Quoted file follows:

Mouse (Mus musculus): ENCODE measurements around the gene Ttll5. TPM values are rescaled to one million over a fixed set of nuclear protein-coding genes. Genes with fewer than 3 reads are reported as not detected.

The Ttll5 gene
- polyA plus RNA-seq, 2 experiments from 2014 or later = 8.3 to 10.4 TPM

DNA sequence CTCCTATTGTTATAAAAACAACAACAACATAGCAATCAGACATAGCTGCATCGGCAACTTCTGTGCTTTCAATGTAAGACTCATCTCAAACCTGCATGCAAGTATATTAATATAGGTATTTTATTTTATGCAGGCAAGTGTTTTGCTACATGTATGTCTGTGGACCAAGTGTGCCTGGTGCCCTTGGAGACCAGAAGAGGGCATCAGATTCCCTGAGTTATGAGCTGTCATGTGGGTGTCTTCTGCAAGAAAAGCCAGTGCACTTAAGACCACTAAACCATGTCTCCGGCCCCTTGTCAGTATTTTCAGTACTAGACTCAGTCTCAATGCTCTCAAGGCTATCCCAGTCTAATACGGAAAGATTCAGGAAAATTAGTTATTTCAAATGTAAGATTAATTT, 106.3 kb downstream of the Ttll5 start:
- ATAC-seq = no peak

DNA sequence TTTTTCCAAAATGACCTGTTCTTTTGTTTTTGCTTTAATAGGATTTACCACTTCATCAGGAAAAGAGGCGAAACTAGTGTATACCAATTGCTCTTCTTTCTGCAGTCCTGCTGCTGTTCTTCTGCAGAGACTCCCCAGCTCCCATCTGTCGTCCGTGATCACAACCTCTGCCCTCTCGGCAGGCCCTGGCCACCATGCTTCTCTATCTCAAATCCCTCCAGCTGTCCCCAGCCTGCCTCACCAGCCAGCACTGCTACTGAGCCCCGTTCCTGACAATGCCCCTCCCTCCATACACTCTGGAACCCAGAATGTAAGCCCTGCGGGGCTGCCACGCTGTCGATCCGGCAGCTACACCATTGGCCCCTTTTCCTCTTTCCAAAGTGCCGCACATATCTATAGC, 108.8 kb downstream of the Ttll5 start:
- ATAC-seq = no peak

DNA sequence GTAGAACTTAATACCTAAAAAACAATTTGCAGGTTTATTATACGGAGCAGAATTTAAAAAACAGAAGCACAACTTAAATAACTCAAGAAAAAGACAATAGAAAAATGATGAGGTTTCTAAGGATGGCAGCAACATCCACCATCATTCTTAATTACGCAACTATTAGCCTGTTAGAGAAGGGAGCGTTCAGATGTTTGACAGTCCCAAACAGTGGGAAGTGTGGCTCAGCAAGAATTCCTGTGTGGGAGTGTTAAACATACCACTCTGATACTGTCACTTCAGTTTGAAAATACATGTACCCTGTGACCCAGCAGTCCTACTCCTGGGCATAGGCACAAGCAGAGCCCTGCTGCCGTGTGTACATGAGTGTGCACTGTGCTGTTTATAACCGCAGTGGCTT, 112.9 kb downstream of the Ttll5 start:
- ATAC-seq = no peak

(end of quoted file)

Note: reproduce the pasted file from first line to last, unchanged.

Mouse (Mus musculus): ENCODE measurements around the gene Ttll5. TPM values are rescaled to one million over a fixed set of nuclear protein-coding genes. Genes with fewer than 3 reads are reported as not detected.

The Ttll5 gene
- polyA plus RNA-seq, 2 experiments from 2014 or later = 8.3 to 10.4 TPM

DNA sequence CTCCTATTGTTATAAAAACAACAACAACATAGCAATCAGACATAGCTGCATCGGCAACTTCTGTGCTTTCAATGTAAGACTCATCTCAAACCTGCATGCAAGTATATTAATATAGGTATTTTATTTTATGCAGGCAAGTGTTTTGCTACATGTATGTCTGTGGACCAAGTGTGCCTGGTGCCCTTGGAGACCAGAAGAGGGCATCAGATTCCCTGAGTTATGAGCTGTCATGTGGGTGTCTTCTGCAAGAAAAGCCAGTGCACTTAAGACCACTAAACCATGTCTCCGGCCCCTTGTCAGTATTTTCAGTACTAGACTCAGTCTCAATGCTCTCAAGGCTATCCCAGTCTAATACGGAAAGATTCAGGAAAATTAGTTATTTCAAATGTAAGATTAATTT, 106.3 kb downstream of the Ttll5 start:
- ATAC-seq = no peak

DNA sequence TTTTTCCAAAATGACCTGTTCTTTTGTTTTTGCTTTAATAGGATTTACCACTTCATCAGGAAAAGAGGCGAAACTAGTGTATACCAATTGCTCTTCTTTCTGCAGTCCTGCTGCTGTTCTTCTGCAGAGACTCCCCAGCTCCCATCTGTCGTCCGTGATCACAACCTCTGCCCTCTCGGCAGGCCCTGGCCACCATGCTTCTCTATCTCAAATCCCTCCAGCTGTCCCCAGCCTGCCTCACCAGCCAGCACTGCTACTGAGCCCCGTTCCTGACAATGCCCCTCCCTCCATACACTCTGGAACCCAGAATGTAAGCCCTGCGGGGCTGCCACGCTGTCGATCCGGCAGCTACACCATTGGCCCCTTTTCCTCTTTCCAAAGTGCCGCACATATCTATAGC, 108.8 kb downstream of the Ttll5 start:
- ATAC-seq = no peak

DNA sequence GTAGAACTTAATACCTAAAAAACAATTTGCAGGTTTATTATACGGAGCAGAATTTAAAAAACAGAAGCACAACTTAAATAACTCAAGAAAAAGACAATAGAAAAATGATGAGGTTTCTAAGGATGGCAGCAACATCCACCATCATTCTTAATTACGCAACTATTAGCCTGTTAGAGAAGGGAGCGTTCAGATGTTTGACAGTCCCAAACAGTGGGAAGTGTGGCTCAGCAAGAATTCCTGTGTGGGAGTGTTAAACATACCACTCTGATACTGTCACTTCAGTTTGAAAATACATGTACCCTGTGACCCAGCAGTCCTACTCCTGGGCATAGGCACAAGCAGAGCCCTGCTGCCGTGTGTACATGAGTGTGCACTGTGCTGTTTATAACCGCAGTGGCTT, 112.9 kb downstream of the Ttll5 start:
- ATAC-seq = no peak